Meander The Markets
Obviously, Christmas Markets are the ideal spot to visit for winter travels, but you should plan to visit the Naschmarkt year-round. There, you can sample different foods like Austrian cheese and sausages, as well as watch the locals do their shopping. The market is open every day of the week but Sunday and on Saturdays, there’s a small flea market attached to the end.
See St. Stephens Cathedral
You can’t leave Vienna without seeing St. Stephen’s Cathedral. With both Romanesque and Gothic elements, the church dates back to 1339 and (mostly) survived World War II, though parts of it were destroyed by fire as the Soviet Troops entered Vienna in 1945.
If you’re in a musical mood, you can even book a concert within the cathedral itself, which is quite an incredible experience.
Enjoy Coffee and Cake
Vienna is famous for its coffee culture, and no visit to the city is complete without experiencing one of its famous coffee houses. These elegant establishments have been a part of Vienna’s cultural heritage for centuries, and are much more than just places to grab a quick coffee or snack.
Café Central, located in the heart of the city, is one of Vienna’s most famous coffee houses. It has been serving coffee and pastries since 1876, and it was a popular meeting place for intellectuals, artists, and writers in the early 20th century. Today, visitors can still enjoy its grandeur and elegance, with high ceilings, chandeliers, and marble columns, while sipping on a cup of Viennese coffee and enjoying a slice of the famous Sacher Torte.
Demel, another historic coffee house in Vienna, has been serving delicious pastries and coffee since 1786. Its elegant interiors, decorated with mirrors, marble, and crystal chandeliers, offer a glimpse into the grandeur of Vienna’s imperial past. Visitors can try a variety of sweet treats, such as the Demel Sachertorte, Esterházy cake, or the famous apple strudel, along with a cup of freshly brewed coffee.
Other famous coffee houses in Vienna include Café Sperl, which has been serving coffee since 1880, and Café Hawelka, a favorite hangout of artists and writers in the mid-20th century.
Take a Day Trip to Take Nearby Cities Like Bratislava, Budapest, Hallstatt or Salzburg
Vienna is a perfect base to explore the neighboring cities and countries. There are many charming cities within easy reach, making day trips from Vienna a popular option.
Bratislava, the capital of Slovakia, is only an hour’s drive or a boat ride down the Danube River from Vienna. Visitors can enjoy exploring the charming Old Town with its historic streets, colorful buildings, and impressive Bratislava Castle, which offers stunning views of the city and the Danube River.
Budapest, the capital of Hungary, is a bit further away from Vienna, but still easily accessible by train. Budapest is famous for its thermal baths, stunning architecture, and rich history, including its role in the Austro-Hungarian Empire. Visitors can explore the Buda Castle, Parliament building, and the famous Fisherman’s Bastion, which offers panoramic views of the city.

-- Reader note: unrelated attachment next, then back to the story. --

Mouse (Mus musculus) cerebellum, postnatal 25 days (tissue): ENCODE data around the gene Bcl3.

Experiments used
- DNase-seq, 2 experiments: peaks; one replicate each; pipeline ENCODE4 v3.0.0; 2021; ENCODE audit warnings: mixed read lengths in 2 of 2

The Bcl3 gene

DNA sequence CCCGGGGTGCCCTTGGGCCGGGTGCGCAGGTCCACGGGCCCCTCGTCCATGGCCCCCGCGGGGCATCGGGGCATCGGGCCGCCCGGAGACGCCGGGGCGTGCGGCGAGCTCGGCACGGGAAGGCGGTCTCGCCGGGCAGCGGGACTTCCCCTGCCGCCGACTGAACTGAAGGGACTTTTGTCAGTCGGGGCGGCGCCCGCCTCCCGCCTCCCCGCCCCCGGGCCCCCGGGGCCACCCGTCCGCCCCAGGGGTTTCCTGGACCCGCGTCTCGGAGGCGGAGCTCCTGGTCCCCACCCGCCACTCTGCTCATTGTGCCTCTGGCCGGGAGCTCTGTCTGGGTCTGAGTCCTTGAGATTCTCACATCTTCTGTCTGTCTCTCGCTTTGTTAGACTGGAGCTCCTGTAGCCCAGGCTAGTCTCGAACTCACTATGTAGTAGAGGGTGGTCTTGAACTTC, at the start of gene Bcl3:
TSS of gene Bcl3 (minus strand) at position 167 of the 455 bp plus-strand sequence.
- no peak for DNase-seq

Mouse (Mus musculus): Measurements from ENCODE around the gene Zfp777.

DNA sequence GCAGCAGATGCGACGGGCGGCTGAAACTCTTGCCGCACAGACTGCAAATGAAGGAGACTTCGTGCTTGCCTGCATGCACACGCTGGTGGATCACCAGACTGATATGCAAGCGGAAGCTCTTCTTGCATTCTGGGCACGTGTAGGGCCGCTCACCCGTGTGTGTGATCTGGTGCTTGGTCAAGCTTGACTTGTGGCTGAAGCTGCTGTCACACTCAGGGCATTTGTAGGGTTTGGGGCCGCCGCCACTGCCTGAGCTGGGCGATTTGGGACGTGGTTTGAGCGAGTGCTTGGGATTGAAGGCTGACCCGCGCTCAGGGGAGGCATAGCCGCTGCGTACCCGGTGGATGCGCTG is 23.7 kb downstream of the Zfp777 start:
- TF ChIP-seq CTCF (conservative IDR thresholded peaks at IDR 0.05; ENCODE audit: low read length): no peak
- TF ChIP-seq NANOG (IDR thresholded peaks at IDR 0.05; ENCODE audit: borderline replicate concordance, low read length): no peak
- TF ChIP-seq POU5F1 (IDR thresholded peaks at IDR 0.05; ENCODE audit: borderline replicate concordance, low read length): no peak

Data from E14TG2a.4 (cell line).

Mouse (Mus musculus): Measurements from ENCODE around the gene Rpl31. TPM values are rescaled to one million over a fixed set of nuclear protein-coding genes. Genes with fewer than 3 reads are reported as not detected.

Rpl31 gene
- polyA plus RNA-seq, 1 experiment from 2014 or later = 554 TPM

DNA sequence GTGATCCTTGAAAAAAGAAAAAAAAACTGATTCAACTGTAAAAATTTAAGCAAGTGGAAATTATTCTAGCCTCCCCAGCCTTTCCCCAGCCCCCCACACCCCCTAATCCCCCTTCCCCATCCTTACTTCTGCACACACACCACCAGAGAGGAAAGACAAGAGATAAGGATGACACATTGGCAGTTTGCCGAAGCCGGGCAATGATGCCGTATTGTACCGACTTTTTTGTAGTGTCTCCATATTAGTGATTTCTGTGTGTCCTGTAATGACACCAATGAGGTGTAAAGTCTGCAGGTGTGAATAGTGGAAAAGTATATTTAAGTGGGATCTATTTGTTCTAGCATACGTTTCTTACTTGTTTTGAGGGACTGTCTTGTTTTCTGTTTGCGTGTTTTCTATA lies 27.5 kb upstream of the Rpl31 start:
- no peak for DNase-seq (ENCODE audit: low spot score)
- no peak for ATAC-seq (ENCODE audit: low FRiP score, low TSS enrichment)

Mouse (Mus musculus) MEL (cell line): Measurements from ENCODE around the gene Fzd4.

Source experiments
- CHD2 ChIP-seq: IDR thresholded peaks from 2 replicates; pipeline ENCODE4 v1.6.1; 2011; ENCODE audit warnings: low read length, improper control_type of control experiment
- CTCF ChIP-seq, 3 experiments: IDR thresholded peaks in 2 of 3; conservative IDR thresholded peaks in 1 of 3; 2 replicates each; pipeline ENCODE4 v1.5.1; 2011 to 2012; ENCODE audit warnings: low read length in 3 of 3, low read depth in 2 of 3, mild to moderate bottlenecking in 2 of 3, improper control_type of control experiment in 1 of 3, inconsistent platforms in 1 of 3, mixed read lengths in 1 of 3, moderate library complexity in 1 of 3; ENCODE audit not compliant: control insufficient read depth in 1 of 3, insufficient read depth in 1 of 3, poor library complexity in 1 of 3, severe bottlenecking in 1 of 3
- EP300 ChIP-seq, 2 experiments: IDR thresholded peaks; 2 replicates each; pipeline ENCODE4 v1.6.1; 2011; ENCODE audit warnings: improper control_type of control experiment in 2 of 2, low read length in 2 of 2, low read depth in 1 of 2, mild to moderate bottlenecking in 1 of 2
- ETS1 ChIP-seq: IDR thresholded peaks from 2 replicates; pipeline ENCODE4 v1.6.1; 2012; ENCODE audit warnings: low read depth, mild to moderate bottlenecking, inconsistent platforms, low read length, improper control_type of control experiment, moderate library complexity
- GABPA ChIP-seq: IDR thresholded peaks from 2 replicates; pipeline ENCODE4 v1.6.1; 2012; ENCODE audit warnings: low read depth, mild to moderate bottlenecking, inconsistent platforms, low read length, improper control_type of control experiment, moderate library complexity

Salzburg, the birthplace of Mozart, is another popular day trip destination from Vienna. The city is known for its stunning baroque architecture, including Salzburg Cathedral and Mirabell Palace. Visitors can also explore the historic Old Town, walk along the Salzach River, or take a funicular up to the Hohensalzburg Fortress for incredible views of the city and surrounding mountains.
Hallstatt is a picturesque village located in the Salzkammergut region of Austria. It’s known for its stunning alpine scenery, charming old-world architecture, and rich history dating back to prehistoric times. Visitors can explore the village’s narrow streets lined with colorful houses, visit the historic Catholic Church of Hallstatt, and take a guided tour of the salt mine, which has been in operation for over 7,000 years. Hallstatt is also home to the Hallstatt Ossuary, a unique and eerie bone chapel adorned with the skulls and bones of thousands of people. Visitors can enjoy scenic boat rides on Lake Hallstatt, hike in the surrounding mountains, or simply relax and take in the stunning natural beauty of the area. Hallstatt can be easily reached from Vienna by car, train or bus, and it makes for a memorable day trip or an overnight stay for those looking for a peaceful and serene retreat in the Austrian Alps.
Getting to Vienna
To get to Vienna, the most convenient way is to book a flight to Vienna International Airport (VIE), which is the primary airport serving the city. Major airlines from around the world operate flights to VIE, making it easily accessible from various locations. Compare prices and book your flight through Kayak.
Upon arrival at Vienna International Airport, you can reach the city center using various transportation options. The City Airport Train (CAT) offers a fast, non-stop connection to central Vienna in just 16 minutes. Alternatively, you can take the S-Bahn (S7) train, buses, or taxis. Consider purchasing a Vienna City Card or Vienna Travelcard for unlimited access to public transportation and discounts on attractions during your stay. There are also hop-on-hop-off busses and sight-seeing tours, one of the more popular and efficient ways to explore the city.